Summerhayes said: “I knew Claire was a special writer from page one. I didn’t anticipate that she’d ruin the next 48 hours of my life because I couldn’t put my Kindle down, but I’m glad she did. Claire has an amazing writing career ahead of her and I know Ruth and the team at Hodder will maximise this opportunity with their passion for this novel and many more.”

We’ve already heard a sample of Claire reading from her novel and can’t wait to read it! Since Claire joined the Golden Hare as Writer-in-Residence early this year, she has been an incredible force of good. She has supported Golden Hare Books by setting up and mentoring a fortnightly writing group, Golden Hare Writers, helped us apply for funding to put on special events and been an all-round advocate for everything we do as independent booksellers.

Claire’s own writing career has always been inspiring. Winner of the Lucy Cavendish Prize for Fiction, a Jessie Kesson fellow and nominee for the Saltire First Book Award and many other prestigious awards, and with her debut poetry collection¬†This changes things she was already impressive enough! She is not only a fantastic writer, teacher and friend of the shop but a real asset to the burgeoning literary scene here in Edinburgh. We feel so lucky and excited to have Claire connected to our shop.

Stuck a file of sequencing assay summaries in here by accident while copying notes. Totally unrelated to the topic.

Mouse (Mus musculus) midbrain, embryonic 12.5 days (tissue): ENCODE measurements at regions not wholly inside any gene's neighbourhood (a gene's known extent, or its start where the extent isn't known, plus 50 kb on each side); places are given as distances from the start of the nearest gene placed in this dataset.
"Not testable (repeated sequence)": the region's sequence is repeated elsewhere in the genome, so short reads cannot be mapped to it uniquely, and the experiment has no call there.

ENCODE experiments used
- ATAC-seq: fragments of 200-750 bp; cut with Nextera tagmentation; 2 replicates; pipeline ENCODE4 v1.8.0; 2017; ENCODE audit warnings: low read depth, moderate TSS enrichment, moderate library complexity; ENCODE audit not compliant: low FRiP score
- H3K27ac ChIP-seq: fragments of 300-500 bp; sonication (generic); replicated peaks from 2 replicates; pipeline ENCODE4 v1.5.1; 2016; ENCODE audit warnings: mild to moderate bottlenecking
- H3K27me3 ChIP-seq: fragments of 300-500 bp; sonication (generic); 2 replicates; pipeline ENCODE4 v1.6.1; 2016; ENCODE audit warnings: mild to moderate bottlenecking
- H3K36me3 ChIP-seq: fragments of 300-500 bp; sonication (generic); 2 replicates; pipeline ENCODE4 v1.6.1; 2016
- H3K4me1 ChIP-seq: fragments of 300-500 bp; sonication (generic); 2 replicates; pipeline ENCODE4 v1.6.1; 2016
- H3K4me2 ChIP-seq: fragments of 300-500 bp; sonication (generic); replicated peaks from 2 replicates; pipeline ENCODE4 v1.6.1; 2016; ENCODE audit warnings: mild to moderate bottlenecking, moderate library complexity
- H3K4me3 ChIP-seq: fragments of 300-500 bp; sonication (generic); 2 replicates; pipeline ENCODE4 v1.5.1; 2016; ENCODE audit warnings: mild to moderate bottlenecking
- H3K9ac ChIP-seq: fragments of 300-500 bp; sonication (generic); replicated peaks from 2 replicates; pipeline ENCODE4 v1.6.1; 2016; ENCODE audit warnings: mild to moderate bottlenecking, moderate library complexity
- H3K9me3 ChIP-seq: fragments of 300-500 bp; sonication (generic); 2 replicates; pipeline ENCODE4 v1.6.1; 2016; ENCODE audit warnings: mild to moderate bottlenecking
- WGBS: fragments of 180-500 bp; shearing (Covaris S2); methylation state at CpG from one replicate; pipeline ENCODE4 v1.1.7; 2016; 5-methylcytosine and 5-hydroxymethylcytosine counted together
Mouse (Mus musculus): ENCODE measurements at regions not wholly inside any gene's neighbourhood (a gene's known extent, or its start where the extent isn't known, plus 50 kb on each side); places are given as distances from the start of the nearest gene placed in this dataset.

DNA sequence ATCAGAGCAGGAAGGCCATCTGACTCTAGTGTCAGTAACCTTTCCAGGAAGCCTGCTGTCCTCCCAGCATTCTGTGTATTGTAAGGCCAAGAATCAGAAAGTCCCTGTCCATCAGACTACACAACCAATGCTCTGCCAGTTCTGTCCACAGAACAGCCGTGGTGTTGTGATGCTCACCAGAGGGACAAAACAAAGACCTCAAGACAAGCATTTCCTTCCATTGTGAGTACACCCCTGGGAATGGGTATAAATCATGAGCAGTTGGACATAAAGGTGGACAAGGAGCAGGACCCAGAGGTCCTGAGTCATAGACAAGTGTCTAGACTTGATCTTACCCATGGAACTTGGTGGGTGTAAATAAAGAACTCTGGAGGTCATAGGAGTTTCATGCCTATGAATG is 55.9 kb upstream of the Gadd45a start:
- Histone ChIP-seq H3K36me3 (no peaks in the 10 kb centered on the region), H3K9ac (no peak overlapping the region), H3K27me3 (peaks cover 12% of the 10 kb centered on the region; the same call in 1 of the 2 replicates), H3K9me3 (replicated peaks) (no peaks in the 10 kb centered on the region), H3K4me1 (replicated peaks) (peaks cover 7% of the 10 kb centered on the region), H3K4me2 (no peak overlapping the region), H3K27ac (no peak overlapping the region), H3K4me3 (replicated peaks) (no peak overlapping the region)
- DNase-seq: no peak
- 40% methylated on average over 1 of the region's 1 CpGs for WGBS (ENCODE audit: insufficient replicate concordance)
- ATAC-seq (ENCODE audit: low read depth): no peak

All the Hidden Truths will be hitting the bookshelves – and this bookshop! – in July 2018. We can’t wait!¬†In the meantime, you can buy her fantastic debut poetry collection¬†This Changes Things from Golden Hare Books in-store and online.

"I'm obviously absolutely thrilled to be working with Hodder, and to know that my novel is soon to go out into the world! Over the past few days I've been thinking a lot about the as-yet-unpublished writers I know and work with, and want to say to anyone still striving at their laptop -- keep going! Look what can happen!" -- Claire

Episode 1 | Should You Judge a Book by its Cover?

In the first episode of¬†Bibliophile, Annie and Julie discuss whether you should judge a book by its cover, answer a question from a listener and discuss the new releases for June we’re excited about. Also plenty of recommendations abound!